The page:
spring equinox – solar eclipse – super moon day

The Real Work by Wendell Berry

It may be that when we no longer know what to do
we have come to our real work,

and that when we no longer know which way to go
we have come to our real journey.

The mind that is not baffled is not employed.

The impeded stream is the one that sings.



photo Rose Cook

for International Women’s Day


On Bringing Up Girls



Aren’t you going to clip her wings?

they said, That’s usual for a girl her age, isn’t it?

We said we didn’t want to clip her wings

and they watched our little daughter grow

bright and strong, then they said


Aren’t you going to tie her feet? That’s

advisable for a young girl, isn’t it?

We said we didn’t want to tie her feet

so they saw a young woman growing

clear and brave. Before they could say anything else

we said, Now it is time to teach her to fly.

They fell back.


They are teaching her to fly, they repeated,

teaching her to fly.

How wonderful, murmured their daughters,

and how interesting.



poem and photograph Rose Cook

poem from Notes From a Bright Field – Rose Cook (pub Cultured Llama 2013)

On Seeing and Loving


Little Owl Who Lives in the Orchard     –     Mary Oliver

His beak could open a bottle,
and his eyes – when he lifts their soft lids –
go on reading something
just beyond your shoulder –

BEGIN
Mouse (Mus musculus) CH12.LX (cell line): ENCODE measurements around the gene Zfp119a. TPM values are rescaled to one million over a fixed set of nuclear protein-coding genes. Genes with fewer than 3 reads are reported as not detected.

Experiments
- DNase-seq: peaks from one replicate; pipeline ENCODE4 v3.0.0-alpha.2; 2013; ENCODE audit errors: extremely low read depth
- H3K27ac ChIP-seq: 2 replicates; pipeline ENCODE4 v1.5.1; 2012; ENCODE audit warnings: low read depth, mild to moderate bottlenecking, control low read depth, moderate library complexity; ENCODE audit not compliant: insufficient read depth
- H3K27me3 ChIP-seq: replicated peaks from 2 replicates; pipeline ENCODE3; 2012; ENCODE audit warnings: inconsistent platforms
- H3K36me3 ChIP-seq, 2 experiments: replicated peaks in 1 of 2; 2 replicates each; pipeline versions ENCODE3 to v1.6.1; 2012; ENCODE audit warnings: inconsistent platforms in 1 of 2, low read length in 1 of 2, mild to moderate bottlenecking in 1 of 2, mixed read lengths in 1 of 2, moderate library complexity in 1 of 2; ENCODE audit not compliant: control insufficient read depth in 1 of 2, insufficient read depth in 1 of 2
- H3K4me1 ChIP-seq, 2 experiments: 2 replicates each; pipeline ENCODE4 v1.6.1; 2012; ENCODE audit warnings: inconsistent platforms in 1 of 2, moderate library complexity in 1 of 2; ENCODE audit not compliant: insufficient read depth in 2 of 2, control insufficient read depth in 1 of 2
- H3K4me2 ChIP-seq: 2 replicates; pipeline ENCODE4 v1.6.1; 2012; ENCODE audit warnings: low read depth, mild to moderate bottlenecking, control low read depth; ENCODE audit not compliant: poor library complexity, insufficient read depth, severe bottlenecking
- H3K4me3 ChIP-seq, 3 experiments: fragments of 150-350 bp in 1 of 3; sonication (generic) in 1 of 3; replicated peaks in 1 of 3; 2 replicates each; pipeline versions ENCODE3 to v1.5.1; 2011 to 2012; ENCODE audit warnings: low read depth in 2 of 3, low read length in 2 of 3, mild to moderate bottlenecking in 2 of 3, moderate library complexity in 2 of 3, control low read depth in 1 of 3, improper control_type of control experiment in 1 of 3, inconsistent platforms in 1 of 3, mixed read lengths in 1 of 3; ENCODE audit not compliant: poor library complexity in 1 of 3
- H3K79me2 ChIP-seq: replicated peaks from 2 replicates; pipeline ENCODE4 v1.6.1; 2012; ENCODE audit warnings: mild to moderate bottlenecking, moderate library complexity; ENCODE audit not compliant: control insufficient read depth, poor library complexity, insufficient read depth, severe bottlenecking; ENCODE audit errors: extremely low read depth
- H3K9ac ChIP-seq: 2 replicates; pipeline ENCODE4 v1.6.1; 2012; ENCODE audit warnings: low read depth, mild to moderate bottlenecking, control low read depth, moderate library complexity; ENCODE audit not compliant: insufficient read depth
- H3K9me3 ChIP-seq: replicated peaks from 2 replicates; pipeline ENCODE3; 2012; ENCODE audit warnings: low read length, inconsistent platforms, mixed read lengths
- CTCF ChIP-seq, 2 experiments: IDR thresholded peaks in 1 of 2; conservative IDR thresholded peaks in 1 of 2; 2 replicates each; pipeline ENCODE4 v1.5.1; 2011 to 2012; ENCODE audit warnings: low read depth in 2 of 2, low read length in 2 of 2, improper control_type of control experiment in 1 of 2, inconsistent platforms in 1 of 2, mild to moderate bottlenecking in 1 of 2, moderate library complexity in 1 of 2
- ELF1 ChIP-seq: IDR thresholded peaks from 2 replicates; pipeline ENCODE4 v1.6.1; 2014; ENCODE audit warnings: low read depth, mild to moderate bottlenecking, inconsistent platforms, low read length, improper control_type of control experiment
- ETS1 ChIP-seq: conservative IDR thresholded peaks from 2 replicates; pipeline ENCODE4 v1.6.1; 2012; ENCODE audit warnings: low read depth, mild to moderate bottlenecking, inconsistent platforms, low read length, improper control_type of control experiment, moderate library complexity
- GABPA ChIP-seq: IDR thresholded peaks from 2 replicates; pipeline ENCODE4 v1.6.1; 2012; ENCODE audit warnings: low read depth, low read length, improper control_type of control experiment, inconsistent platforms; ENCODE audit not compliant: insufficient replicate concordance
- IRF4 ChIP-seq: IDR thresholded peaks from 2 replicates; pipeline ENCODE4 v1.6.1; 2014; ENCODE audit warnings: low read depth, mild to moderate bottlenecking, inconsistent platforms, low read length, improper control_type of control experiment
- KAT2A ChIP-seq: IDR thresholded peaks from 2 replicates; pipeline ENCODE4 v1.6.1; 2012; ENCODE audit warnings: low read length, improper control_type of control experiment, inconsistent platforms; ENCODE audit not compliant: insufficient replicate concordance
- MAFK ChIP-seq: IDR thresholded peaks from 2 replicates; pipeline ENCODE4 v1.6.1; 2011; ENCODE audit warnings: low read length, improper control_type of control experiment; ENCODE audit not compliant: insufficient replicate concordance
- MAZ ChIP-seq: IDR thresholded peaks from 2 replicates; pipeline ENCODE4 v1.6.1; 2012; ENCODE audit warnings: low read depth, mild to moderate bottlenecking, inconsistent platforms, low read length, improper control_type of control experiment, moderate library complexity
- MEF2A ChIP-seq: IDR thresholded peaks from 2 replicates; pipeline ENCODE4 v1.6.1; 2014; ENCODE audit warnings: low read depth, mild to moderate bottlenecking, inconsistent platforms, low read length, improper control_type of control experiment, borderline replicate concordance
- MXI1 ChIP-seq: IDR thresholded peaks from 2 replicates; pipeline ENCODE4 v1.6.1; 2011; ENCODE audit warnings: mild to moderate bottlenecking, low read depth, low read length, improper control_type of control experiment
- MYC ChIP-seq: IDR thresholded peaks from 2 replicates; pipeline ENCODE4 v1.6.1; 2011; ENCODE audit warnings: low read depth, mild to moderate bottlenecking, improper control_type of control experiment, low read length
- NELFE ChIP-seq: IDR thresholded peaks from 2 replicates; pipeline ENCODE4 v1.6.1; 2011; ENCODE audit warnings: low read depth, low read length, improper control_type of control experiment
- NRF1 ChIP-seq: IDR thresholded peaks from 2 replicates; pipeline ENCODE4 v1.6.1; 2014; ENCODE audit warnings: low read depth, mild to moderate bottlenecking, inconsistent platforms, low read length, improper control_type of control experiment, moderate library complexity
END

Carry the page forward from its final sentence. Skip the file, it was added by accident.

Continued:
Blake, maybe,
or the Book of Revelation.

Never mind that he eats only
the black-smocked crickets,
and the dragonflies if they happen
to be out late over the ponds, and of course
the occasional festal mouse.
Never mind that he is only a memo
from the offices of fear –

it’s not size but surge that tells us
when we’re in touch with something real,
and when I hear him in the orchard
down the little aluminium
ladder of his scream –
when I see his wings open, like two black ferns,

a flurry of palpitations
as cold as sleet
rackets across the marshlands
of my heart
like a wild spring day.

Somewhere in the universe,
in the gallery of important things,
the babyish owl, ruffled and rakish,
sits on its pedestal.
Dear, dark dapple of plush!
A message, reads the label,
from that mysterious conglomerate:
Oblivion and Co.
The hooked head stares
from its house of dark, feathery lace.
It could be a valentine.

photo Rose Cook

At a time of grief




During and after my mother’s death

I left plenty of space for grieving

or so I thought.

It seems to need so much

perhaps, after all, I will need a new life.

All this brokenness and sitting still.


The cherry has been pink since December.

It blooms from dry branches,

never lets go.




poem and photograph Rose Cook

A new year to embrace

Everything Is Going to Be All Right

by Derek Mahon

How should I not be glad to contemplate
the clouds clearing beyond the dormer window
and a high tide reflected on the ceiling?
There will be dying, there will be dying,
but there is no need to go into that.
The poems flow from the hand unbidden
and the hidden source is the watchful heart;
the sun rises in spite of everything
and the far cities are beautiful and bright.
I lie here in a riot of sunlight
watching the day break and the clouds flying.
Everything is going to be all right.

from New Collected Poems

photo Rose Cook